6. 6.

    Significant cases in which dissension resulted in the dissolution of parliament are the postal bills in 2005, the budget bill in 2011 and the bill to raise the consumption tax in 2012.

  7. 7.

    The survey was conducted with 10,816 randomly selected individuals located throughout Japan in 2011, who were asked the following question. “Do you agree with the following statement? We should further liberalize imports to make wider varieties of goods available at lower prices.” The responses were as follows: “strongly agree” (8.9 %), “somewhat agree” (42.5 %), “somewhat disagree” (26.9 %), “strongly disagree” (4.6 %), and “cannot choose or unsure” (17.1 %) (Tomiura et al. 2013). Additionally, this result differs from the US where most people oppose trade liberalization (Scheve and Slaughter 2001; Mayda and Rodrik 2005).

  8. 8.

    The World Tariff Profiles 2014 report that Japan’s average most favored nation applied tariff rate on agricultural products is 19 %, which is significantly higher than that of the EU (13.2 %) or the US (5.3 %). In particular, the tariff rate on some commodities is extremely high. For example, the tariff on rice is equivalent to 778 %, and the tariff on butter is 360 %. However, the average tariff rate on non-agricultural products in Japan is 2.6 %, which is lower than that of the EU (4.2 %) and the US (3.1 %).

  9. 9.

    Sympathy for farmers may be one of the reasons, as suggested by Naoi and Kume (2011), who examine the determinants of support for agricultural protectionism based on an experimental survery. They show that producer-priming respondents rather than consumer-priming respondents increase opposition to food import among 1200 respondents in Japan.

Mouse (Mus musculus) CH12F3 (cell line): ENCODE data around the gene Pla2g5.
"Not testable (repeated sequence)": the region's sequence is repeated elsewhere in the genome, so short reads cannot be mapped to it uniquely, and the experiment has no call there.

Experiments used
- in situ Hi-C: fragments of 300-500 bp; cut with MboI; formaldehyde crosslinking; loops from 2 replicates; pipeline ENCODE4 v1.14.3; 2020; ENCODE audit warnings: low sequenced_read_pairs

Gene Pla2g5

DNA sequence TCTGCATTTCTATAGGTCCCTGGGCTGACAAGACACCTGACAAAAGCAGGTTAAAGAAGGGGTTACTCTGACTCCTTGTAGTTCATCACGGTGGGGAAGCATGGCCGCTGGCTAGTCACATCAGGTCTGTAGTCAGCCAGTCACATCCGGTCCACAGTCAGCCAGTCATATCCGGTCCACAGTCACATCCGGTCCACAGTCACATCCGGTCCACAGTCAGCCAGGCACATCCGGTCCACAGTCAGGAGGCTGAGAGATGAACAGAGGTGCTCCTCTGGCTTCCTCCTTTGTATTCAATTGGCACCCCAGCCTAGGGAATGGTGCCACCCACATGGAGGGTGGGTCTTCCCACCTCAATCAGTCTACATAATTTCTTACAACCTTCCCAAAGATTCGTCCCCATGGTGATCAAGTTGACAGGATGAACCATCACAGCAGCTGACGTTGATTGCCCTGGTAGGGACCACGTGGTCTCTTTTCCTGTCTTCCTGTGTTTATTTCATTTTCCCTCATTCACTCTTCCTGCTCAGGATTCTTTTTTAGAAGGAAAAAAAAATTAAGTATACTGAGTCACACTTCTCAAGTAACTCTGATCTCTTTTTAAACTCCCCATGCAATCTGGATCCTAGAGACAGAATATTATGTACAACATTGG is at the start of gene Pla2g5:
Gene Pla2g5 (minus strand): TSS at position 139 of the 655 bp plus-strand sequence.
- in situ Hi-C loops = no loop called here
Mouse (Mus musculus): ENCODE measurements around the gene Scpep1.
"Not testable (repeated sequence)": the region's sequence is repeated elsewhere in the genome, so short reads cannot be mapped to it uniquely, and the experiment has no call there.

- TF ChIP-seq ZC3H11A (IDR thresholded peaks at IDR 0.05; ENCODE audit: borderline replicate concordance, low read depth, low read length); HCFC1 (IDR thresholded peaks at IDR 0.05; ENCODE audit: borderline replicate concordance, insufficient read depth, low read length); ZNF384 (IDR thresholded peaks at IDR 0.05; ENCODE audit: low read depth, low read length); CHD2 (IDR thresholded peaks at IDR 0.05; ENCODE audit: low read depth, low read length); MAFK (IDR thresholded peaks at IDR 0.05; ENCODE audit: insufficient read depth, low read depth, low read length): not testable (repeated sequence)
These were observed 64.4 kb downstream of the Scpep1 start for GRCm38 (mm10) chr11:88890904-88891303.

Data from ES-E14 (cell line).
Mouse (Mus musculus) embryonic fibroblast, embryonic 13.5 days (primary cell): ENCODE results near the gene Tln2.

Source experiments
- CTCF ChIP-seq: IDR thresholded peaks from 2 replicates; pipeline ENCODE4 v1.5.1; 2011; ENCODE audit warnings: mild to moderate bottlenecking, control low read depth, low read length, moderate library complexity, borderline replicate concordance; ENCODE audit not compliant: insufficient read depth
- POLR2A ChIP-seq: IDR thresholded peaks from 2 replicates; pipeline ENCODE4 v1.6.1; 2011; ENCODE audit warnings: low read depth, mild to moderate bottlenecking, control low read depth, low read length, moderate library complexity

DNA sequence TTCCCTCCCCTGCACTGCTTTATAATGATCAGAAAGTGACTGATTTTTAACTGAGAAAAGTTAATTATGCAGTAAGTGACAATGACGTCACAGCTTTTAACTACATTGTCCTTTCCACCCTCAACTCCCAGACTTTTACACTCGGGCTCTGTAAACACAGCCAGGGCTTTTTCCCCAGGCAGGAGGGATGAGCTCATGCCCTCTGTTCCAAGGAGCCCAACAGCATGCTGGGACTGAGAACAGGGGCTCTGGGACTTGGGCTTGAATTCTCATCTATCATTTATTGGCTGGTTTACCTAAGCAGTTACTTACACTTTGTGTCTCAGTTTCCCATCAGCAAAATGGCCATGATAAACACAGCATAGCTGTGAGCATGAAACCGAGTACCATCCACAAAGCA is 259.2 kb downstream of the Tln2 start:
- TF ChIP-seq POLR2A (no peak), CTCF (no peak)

10. 10.

    The authors use the Americans for Democratic Action score as a measurement of representatives’ policy positions.

  11. 11.

    There are no official statistics at the constituency level. Therefore, this study constructs data by aggregating data from the 2010 national census disaggregated into the “cyocyo” level, which is the smallest unit of address in a municipality, similar to a “street” level.

  12. 12.

    Politicians can receive donations from corporations because the law allows free movement of money between a political party and politicians. To some extent, party dummy variables are expected to control for the possible effects of political contributions through this legal loophole.

  13. 13.

    According to trade volume statistics in 2013, the US was Japan’s largest export destination and the second largest origin of imports. Japan’s share of trade with the US is 26.9 % of its total trade volume.

  14. 14.

    Although multicollinearity may be of concern, a correlation matrix among the explanatory variables does not show significantly high correlation coefficients.

  15. 15.

    See Scheve and Slaughter (2001), Mayda and Rodrik (2005), Blonigen (2011) and Ito et al. (2015).

  16. 16.

    The estimation results from the bivariate probit model are similar to those from the probit model shown in Tables 3 and 6. These results are available upon request.